Tuesday, 21 July 2009

The Knicker Theory....

.... or how to put a value on art.



I love buying hand made from designer-makers. I'm not as interested in bagging a bargain as I am looking for quirky and quality crafts but this is how I assess the value of the item before I buy (bear with me).
First, I calculate how many pairs of store-bought knickers (panties) I can get for the same price as the craft item.
Then I compare the price of those knickers to the price of the craft. I then take into consideration that I am paying for: cost of materials, time taken to make the item and (most importantly) the skill, talent, training the artist has used in making the item.
OK, so it's a bit bizarre but, by comparing a beautiful piece of silver/ceramic/glass/textile to something mundane like knickers, puts the purchasing of hand made into perspective. After all, you can't love or treasure knickers forever (they wear out)! How do you value your work?

So you don't know how much to charge for your art. Here is a list of what should be included in the price:
The materials
The time taken to make the piece
The energy (power, heating and other overheads)
The years that artist has taken to become a specialist in that field (study)
The design of the piece
The talent that hand made artist has to create the piece

Remember that hand made will possibly be a lot more valuable and last a lot longer than mass produced (unless it's edible hand made of course)!

7 comments:

  1. I love the knicker analogy - had never really thought of it like that before!

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  2. I think that many handmade artisans forget/neglect to include their own time. Once you take away all the actual costs that go into making a piece (for me: glass, electricity, oxygen, propane, findings), then you should be making a resonable hourly wage, just for starters.

    I do think there is room for that to be raised based on design and experience, but that should be the base number. And when that means that you make less per hour than someone flipping burgers, you might need to rethink things a bit.

    Although my larger pieces are a culmination of hours of work, my smaller pieces are not as time-intensive. I have a hard time imagining that a piece knit over hours of work should be sold for $15-$20.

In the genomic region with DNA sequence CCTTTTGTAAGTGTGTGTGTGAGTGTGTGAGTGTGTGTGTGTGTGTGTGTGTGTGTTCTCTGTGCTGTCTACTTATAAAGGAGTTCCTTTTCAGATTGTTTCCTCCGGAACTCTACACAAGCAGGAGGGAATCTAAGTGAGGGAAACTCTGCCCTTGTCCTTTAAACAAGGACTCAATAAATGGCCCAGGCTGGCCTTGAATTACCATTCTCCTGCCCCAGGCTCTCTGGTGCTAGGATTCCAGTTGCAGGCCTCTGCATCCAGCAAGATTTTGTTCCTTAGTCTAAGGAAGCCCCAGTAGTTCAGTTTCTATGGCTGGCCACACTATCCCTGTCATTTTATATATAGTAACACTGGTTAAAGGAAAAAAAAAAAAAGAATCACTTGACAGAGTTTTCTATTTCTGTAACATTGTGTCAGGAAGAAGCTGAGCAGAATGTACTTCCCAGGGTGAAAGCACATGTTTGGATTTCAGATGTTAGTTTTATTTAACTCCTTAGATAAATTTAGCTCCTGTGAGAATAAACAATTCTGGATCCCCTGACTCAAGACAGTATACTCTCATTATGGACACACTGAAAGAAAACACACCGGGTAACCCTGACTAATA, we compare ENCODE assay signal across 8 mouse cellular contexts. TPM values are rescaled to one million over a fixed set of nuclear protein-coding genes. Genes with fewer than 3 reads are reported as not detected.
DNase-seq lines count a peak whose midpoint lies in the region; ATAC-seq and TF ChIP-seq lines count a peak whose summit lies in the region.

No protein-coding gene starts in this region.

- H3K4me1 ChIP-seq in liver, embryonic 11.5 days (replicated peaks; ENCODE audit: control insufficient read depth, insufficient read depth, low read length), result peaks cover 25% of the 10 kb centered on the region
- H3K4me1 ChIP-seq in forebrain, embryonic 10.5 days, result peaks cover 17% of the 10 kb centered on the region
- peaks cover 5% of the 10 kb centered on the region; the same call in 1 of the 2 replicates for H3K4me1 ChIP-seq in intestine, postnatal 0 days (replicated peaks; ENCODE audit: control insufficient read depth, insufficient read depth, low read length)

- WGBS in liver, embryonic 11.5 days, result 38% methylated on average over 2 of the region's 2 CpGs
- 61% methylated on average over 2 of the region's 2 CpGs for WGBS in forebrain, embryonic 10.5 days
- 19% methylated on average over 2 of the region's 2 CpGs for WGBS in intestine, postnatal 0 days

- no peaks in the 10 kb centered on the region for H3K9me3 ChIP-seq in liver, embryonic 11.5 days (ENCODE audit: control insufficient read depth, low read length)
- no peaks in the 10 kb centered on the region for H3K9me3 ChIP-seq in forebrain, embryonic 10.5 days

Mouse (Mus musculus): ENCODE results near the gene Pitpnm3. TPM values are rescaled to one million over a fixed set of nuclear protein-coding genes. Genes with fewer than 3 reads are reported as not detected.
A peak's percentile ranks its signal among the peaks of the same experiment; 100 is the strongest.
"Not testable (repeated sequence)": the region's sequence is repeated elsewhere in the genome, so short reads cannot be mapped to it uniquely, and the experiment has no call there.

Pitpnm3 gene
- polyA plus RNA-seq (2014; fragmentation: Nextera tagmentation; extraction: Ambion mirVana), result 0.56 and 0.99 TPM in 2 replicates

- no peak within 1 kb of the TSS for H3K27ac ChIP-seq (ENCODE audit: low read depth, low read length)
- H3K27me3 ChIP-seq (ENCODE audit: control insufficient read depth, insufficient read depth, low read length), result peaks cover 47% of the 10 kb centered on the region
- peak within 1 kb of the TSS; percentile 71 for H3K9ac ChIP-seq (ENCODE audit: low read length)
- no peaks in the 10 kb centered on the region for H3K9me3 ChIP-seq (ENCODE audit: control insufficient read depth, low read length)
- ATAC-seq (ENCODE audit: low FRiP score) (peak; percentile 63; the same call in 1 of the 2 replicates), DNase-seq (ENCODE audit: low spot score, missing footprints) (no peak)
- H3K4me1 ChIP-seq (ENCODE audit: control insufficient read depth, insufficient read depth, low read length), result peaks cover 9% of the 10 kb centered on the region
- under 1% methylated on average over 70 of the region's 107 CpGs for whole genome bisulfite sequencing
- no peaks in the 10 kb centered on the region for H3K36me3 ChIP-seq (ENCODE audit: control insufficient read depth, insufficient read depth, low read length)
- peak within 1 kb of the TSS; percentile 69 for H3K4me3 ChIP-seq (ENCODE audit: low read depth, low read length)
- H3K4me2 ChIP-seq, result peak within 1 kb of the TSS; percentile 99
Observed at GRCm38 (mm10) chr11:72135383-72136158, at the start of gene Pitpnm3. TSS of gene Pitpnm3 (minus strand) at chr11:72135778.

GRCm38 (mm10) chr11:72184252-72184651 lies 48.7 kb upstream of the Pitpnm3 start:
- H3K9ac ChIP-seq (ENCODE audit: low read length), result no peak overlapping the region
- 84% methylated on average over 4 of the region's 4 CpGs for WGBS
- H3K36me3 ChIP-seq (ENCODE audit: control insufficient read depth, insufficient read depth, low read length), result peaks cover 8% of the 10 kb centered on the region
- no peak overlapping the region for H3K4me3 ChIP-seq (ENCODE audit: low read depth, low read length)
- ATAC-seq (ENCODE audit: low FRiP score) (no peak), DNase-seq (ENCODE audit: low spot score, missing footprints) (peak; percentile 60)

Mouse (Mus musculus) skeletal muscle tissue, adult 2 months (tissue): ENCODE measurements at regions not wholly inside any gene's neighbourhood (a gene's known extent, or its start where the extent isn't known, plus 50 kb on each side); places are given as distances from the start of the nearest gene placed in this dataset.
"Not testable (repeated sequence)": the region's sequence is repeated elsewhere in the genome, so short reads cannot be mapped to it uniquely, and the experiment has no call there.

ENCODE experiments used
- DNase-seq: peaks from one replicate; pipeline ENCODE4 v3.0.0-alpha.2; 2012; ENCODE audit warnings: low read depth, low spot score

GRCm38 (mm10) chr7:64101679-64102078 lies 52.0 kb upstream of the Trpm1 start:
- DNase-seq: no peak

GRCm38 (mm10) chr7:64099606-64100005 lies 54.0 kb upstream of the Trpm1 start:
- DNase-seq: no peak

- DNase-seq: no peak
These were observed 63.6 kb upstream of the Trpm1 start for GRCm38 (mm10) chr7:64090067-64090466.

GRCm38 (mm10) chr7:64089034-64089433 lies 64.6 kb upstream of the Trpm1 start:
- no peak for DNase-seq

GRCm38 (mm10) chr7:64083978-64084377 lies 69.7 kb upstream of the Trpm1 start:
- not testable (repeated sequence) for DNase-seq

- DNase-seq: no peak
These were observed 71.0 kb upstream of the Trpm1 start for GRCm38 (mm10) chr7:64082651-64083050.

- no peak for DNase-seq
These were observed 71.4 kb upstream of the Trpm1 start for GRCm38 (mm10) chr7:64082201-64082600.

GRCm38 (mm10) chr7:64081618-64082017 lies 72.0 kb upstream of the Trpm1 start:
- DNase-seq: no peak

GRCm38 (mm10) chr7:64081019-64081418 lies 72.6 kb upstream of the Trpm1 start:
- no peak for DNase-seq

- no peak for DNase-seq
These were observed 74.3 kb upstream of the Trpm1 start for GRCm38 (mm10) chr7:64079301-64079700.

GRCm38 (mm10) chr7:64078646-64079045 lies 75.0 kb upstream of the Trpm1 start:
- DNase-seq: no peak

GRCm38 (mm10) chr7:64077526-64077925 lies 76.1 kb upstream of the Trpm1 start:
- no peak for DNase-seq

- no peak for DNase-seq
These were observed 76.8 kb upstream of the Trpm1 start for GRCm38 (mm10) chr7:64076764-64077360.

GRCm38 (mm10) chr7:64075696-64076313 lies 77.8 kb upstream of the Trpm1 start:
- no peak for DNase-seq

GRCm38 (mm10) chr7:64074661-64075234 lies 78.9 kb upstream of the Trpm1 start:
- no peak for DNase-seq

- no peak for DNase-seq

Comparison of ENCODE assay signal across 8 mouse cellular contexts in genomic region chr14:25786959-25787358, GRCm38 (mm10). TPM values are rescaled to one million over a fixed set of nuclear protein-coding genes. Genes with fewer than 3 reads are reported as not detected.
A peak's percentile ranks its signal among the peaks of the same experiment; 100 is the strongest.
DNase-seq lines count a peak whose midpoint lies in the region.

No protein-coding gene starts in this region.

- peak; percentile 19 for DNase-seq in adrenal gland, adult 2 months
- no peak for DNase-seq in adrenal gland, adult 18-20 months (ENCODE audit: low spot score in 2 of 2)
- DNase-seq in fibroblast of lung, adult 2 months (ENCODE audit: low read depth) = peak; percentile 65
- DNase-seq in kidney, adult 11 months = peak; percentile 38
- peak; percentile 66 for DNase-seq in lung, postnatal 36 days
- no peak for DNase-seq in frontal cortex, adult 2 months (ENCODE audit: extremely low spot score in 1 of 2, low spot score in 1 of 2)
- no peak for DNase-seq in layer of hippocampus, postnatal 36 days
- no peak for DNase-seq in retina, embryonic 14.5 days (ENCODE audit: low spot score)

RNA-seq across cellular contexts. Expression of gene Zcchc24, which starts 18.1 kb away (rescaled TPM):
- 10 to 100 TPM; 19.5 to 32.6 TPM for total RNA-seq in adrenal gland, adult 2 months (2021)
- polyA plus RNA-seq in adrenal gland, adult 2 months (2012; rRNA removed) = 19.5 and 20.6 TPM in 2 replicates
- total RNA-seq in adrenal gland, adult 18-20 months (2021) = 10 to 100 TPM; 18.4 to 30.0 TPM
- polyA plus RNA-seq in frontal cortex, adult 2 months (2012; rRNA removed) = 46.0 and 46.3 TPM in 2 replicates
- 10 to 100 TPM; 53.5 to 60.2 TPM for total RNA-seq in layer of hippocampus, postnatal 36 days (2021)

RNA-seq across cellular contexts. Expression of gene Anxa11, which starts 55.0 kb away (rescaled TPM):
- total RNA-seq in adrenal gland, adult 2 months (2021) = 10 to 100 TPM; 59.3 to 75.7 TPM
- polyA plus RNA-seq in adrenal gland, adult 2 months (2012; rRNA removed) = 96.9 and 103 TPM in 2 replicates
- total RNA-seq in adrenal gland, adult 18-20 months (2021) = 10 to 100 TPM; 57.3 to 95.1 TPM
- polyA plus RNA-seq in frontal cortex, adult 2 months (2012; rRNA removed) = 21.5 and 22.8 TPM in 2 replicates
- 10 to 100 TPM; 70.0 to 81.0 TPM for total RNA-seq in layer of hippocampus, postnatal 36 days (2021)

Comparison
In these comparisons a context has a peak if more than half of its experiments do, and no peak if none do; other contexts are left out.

I have also found that work that is priced appropriately is often thought of as of a higher quality than those 'priced to sell'.

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  3. Thanks for the advice. It's always hard to price your items, especially when people who don't understand how much time went into it are your buyers. Fine artwork is even harder to justify the price.

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  4. Now as an analogy goes, it just misses me, I'm always commando (can't afford pants). but every second of every day can not be brought back, if it takes 30 of them to work out a cost, then add that 30 seconds in to the cost too.
    I have a spread sheet that list every single cost except time and materials, they are on a seperate spreadsheet. At the end of the day, no one will give me my time back, so if i used it to make something, then it needs paying for

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  5. Very valid points about what to consider when pricing. I was talking to a painter (well reowned artist) the other day and he told me that there is no way he could charge a large painting based on the time it takes him, could be months in the making. He also told me that he never considers including materials, although he will now. Maybe it is different when it's comes to different crafts.

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  6. Good reminder for all of us. Love the "knickers" analogy.

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  7. I'll take your knicker analogy into consideration next time I'm ready to price something up for the shop. Brilliant! Elaine

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